Home Contemporary Fiction Review: Starworld – Girl Friendships, Family Drama, and Roleplaying via Text

Review: Starworld – Girl Friendships, Family Drama, and Roleplaying via Text

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Title: Starworld
Author: Audrey Coulthurst & Paula Garner
Publisher: Candlewick Press
Release Date: April 16th, 2019
Genre(s): YA Contemporary
Subjects and Themes: LGBTQIAP+, Female Friendships, Family
Page Count: 352 (hardback)

Rating: 6.5/10

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Sam Jones and Zoe Miller have one thing in common: they both want an escape from reality. Loner Sam flies under the radar at school and walks on eggshells at home to manage her mom’s obsessive-compulsive disorder, wondering how she can ever leave to pursue her dream of studying aerospace engineering. Popular, people-pleasing Zoe puts up walls so no one can see her true self: the girl who was abandoned as an infant, whose adoptive mother has cancer, and whose disabled brother is being sent away to live in a facility. When an unexpected encounter results in the girls’ exchanging phone numbers, they forge a connection through text messages that expands into a private universe they call Starworld. In Starworld, they find hilarious adventures, kindness and understanding, and the magic of being seen for who they really are. But when Sam’s feelings for Zoe turn into something more, will the universe they’ve built survive the inevitable explosion?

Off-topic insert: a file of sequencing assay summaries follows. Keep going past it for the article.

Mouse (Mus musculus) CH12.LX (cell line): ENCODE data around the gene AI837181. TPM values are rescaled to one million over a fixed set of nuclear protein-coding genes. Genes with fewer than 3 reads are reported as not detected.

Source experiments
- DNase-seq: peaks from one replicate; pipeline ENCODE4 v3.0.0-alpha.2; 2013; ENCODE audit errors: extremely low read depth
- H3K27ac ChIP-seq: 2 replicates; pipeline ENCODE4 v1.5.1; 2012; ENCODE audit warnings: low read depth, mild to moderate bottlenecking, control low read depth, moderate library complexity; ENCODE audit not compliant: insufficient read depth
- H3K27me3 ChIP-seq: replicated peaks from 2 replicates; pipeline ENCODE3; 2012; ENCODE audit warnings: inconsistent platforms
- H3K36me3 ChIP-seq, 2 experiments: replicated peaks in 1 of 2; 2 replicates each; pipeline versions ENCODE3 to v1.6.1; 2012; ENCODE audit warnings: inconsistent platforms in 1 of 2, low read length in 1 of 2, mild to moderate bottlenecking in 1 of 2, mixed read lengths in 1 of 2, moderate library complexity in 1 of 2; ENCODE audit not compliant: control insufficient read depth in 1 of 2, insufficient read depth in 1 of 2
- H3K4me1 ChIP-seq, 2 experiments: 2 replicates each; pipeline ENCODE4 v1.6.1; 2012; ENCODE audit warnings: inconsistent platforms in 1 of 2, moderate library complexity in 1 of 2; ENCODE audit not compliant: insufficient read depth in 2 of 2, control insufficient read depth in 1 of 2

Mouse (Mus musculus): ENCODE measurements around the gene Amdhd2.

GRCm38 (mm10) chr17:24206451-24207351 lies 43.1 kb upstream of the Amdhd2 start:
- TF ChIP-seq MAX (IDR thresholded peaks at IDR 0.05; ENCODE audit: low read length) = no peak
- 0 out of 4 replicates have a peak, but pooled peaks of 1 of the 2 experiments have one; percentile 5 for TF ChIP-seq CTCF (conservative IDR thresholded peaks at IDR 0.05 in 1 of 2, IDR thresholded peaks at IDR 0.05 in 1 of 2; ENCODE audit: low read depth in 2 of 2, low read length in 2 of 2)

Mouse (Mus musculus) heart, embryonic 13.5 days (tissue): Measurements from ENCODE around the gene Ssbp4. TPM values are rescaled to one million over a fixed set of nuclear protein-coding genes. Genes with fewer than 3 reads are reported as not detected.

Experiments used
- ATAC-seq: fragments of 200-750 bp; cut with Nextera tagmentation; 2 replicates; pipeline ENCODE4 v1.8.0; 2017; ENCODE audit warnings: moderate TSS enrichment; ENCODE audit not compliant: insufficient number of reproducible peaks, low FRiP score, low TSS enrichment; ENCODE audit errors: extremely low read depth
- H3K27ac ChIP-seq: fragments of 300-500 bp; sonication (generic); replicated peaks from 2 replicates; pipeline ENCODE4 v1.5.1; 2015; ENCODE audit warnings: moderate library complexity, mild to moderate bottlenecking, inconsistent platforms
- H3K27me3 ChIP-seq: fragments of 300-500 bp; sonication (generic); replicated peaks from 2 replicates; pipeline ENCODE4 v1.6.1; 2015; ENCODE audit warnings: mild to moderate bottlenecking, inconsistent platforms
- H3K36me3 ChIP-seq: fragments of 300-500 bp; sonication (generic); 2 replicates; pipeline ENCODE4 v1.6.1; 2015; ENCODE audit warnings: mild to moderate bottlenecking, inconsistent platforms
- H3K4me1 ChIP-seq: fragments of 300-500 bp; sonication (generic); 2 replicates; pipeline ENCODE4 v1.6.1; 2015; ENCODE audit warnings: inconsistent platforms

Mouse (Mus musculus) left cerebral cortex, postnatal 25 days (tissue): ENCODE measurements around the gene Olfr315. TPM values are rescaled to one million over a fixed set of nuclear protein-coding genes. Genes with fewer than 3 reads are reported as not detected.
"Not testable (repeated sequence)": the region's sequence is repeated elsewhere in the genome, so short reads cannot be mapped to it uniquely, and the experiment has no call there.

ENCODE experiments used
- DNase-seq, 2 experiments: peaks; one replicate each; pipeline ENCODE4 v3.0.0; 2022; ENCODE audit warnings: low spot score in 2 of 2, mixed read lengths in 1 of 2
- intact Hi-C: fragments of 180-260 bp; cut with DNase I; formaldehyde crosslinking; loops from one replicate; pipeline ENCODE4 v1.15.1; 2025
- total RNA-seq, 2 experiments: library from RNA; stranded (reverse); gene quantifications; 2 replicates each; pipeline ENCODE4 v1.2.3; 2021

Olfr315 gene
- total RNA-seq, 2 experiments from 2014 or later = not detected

flourish

 

*Tries to write review*

*Remembers that I read this two months ago and that I have the memory of a goldfish when it comes to books* 

*Clutches head and swears profusely at the procrastination gods* 

There’s a lot of that kind of dialogue in this book, and sometimes it’s cute and other times it’s cringey, so if you’re super sensitive to secondhand embarrassment, you…might have a hard time with it.

But I’m getting ahead of myself!

Starworld is a slow-burn contemporary story about an awkward artsy girl and a popular girl who navigate the murky waters of family and friendship together. Both girls have difficult family lives–one has with a mother with OCD and the other a mother with cancer and a brother with special needs–and the emotions surrounding these everyday battles are shown so incredibly well. Guilt, resentment, anger, and love connecting all of it–it’s messy and complex and the book gives no definite answers on how they should be reacting to these problems, which I thought was beautifully realistic.

And to see Sam and Zoe come together and realize they have so much in common, and that their personalities mesh so well, was a treat to read. Believable chemistry is so hard to pull off in stories and these girls have it in spades.